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Friday, 25 April 2008
This is largely based on information from Nicholas Barton's A history of Stouts Hill (2006, 128 pages), as mentioned by Alan Davis, which I bought in 2007 from the Stouts Hill Cotswold Timeshare.
The Stouts Hill site was occupied in the 13th century by a family called Stut or Stout; hence the name. However, Timothy Gyde inherited the place from his father in 1743 and built the main building that we know now, perhaps using some parts of whatever building had been there before.
Timothy Gyde had expensive tastes and died insolvent; the place was bought by William Lloyd Baker in 1786. A descendant of his, Olive Lloyd-Baker, was still in possession in 1935 when Robert Angus was looking for a place to start a school. At that time the property “had been empty for two years and had no electricity or main drainage (only septic tanks)”, so Miss Olive Lloyd-Baker asked a modest rent for it.
Stouts Hill School thus started in 1935 with 12 pupils, Mr and Mrs Angus, two other teachers, and a matron. By 1939 it had 60 pupils. At that point war broke out and Mr Angus joined the Army. He was released from the Army to return to the school “at the request of influential parents”, upon which he joined the Uley Home Guard.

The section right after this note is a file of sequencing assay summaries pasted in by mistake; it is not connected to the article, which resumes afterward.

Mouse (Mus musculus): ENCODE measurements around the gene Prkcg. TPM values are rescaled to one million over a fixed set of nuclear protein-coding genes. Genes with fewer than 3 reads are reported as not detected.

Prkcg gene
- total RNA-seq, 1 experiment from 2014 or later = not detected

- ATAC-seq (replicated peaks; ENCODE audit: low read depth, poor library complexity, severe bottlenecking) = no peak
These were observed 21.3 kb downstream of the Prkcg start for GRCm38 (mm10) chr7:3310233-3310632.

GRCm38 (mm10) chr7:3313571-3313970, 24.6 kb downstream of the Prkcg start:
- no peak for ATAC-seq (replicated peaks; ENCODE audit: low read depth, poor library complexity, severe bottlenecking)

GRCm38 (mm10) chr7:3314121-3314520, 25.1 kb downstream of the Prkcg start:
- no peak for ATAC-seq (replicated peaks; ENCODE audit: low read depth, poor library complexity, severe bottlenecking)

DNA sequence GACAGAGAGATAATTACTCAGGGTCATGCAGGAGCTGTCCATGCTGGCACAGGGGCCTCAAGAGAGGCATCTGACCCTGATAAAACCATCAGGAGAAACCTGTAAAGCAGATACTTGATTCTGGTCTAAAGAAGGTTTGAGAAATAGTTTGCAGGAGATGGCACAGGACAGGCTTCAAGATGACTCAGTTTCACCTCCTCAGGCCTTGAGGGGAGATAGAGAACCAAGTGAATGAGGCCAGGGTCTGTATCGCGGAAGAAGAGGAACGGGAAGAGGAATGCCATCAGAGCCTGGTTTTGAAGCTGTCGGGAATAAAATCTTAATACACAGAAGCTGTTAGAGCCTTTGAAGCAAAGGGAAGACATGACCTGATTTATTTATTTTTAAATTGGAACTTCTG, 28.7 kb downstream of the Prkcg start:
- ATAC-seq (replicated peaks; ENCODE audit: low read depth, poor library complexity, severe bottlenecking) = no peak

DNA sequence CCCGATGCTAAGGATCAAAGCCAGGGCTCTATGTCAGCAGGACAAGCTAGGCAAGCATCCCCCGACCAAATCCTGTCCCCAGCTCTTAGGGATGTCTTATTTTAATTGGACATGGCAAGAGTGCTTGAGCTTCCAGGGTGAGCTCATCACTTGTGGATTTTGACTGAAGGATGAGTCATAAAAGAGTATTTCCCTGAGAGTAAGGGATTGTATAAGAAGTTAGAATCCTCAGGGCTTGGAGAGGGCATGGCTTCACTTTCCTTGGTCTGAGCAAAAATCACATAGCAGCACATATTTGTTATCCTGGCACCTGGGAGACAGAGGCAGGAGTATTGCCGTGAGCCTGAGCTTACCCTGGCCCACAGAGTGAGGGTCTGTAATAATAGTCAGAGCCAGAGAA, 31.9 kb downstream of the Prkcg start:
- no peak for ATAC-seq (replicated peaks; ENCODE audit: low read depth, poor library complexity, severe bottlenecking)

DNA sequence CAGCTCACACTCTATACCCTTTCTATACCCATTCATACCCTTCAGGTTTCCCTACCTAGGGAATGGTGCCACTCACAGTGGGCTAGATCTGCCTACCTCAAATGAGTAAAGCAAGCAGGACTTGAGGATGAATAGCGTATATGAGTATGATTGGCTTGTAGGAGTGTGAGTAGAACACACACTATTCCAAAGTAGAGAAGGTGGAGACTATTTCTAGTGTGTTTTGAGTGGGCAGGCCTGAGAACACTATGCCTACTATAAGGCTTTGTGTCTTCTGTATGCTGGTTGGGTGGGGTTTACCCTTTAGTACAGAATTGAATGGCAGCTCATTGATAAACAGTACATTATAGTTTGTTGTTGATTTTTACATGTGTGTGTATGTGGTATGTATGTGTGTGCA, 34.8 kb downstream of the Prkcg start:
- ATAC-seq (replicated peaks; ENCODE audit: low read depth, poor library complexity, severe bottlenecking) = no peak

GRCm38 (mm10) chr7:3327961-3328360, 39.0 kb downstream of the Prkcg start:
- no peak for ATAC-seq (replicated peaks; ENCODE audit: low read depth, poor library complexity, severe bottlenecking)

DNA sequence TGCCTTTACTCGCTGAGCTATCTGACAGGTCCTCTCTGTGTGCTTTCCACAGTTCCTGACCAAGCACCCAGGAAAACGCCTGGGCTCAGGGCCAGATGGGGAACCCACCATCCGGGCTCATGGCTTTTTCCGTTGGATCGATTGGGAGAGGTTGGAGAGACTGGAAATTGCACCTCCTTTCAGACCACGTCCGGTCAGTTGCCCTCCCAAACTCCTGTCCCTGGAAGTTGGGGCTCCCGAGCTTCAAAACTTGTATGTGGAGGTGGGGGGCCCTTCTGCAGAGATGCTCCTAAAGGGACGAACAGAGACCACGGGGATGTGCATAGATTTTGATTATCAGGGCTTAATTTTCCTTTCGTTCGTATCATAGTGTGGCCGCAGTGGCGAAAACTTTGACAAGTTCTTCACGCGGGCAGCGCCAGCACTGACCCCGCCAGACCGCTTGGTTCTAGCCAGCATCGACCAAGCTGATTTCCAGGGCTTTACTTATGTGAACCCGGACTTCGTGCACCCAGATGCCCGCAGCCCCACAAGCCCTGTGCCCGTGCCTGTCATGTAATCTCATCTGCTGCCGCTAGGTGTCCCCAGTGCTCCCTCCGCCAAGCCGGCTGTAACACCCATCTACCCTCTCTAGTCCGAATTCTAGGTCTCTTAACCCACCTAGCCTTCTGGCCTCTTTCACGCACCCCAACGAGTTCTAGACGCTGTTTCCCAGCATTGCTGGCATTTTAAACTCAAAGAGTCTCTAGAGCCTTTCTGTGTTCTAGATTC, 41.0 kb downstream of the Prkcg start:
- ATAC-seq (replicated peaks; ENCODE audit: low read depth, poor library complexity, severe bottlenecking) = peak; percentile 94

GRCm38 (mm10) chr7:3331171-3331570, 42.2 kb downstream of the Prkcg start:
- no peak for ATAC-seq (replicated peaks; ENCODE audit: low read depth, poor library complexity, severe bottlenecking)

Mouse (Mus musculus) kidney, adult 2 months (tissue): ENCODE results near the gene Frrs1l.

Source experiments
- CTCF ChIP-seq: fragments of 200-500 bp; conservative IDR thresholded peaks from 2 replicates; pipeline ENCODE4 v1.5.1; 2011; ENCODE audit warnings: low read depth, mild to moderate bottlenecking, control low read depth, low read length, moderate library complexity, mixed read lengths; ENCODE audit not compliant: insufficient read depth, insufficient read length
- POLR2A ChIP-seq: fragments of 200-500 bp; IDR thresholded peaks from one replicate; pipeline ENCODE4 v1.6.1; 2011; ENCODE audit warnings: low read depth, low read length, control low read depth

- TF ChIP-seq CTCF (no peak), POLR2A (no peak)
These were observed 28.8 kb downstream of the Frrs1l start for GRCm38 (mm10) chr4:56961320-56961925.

By the 1960s, the school had about 120 pupils aged from 6 to 13; some boys stayed on an extra year, reaching 14.
Barton reports that Mr Angus bought the property from Miss Lloyd-Baker in the early 1970s and made it into a charitable trust. In fact the 1964 Stouts Hill Magazine reports that the school was already a charitable trust at that time; it seems to have happened during the 1963/64 academic year.
The Angus Wing or New Wing was added to the school in 1968 (after I left), containing classrooms, dormitories, and staff bedrooms. Beech House and South Bend in Uley were no longer needed.
Mr Angus retired in 1969 and moved into a new bungalow constructed in the grounds; Mr Cromie took over as headmaster. Later, a new assembly hall was built (now used for badminton and other games).
The school closed after the first term of 1979, and the property was taken over by the present owners, the Stouts Hill Cotswold Timeshare. Barton reports that the number of pupils had declined to 80 because times were changing and the school hadn't changed with them sufficiently. In particular, he thinks that parents were becoming unhappy with single-sex education and felt somewhat less need for boarding schools. (I was sent to boarding schools because my parents lived in Nigeria and didn't think I'd get an adequate education there.)
I've heard rumours of some kind of financial scandal around the time that the school closed, but I don't know the details.
The Angus Wing was demolished in 2000 as it was “always considered an eyesore by visitors to the timeshare”.